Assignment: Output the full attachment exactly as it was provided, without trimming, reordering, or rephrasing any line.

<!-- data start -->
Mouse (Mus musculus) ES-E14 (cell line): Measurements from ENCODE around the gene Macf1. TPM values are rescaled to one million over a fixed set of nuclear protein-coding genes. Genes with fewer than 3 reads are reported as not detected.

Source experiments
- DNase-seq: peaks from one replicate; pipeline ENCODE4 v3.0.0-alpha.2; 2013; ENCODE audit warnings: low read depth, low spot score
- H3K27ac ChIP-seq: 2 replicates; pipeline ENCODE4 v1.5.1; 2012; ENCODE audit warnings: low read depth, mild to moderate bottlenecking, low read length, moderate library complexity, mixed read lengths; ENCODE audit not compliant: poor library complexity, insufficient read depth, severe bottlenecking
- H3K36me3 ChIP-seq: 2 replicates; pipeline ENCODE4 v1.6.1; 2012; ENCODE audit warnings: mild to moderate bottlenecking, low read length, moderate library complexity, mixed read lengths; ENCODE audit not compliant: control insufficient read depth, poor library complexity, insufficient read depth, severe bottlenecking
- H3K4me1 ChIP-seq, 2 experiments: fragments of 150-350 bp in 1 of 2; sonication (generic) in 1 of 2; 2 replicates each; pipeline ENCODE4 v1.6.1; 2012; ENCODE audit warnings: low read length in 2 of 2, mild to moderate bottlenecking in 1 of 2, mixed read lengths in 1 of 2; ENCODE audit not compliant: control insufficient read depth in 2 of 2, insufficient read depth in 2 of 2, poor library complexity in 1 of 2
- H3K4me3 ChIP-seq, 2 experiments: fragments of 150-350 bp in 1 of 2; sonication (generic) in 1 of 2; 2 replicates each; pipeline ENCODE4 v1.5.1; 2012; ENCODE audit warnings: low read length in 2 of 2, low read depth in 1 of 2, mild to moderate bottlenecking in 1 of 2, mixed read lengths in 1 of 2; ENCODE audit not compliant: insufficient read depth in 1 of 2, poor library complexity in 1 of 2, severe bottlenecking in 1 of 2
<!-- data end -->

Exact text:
Mouse (Mus musculus) ES-E14 (cell line): Measurements from ENCODE around the gene Macf1. TPM values are rescaled to one million over a fixed set of nuclear protein-coding genes. Genes with fewer than 3 reads are reported as not detected.

Source experiments
- DNase-seq: peaks from one replicate; pipeline ENCODE4 v3.0.0-alpha.2; 2013; ENCODE audit warnings: low read depth, low spot score
- H3K27ac ChIP-seq: 2 replicates; pipeline ENCODE4 v1.5.1; 2012; ENCODE audit warnings: low read depth, mild to moderate bottlenecking, low read length, moderate library complexity, mixed read lengths; ENCODE audit not compliant: poor library complexity, insufficient read depth, severe bottlenecking
- H3K36me3 ChIP-seq: 2 replicates; pipeline ENCODE4 v1.6.1; 2012; ENCODE audit warnings: mild to moderate bottlenecking, low read length, moderate library complexity, mixed read lengths; ENCODE audit not compliant: control insufficient read depth, poor library complexity, insufficient read depth, severe bottlenecking
- H3K4me1 ChIP-seq, 2 experiments: fragments of 150-350 bp in 1 of 2; sonication (generic) in 1 of 2; 2 replicates each; pipeline ENCODE4 v1.6.1; 2012; ENCODE audit warnings: low read length in 2 of 2, mild to moderate bottlenecking in 1 of 2, mixed read lengths in 1 of 2; ENCODE audit not compliant: control insufficient read depth in 2 of 2, insufficient read depth in 2 of 2, poor library complexity in 1 of 2
- H3K4me3 ChIP-seq, 2 experiments: fragments of 150-350 bp in 1 of 2; sonication (generic) in 1 of 2; 2 replicates each; pipeline ENCODE4 v1.5.1; 2012; ENCODE audit warnings: low read length in 2 of 2, low read depth in 1 of 2, mild to moderate bottlenecking in 1 of 2, mixed read lengths in 1 of 2; ENCODE audit not compliant: insufficient read depth in 1 of 2, poor library complexity in 1 of 2, severe bottlenecking in 1 of 2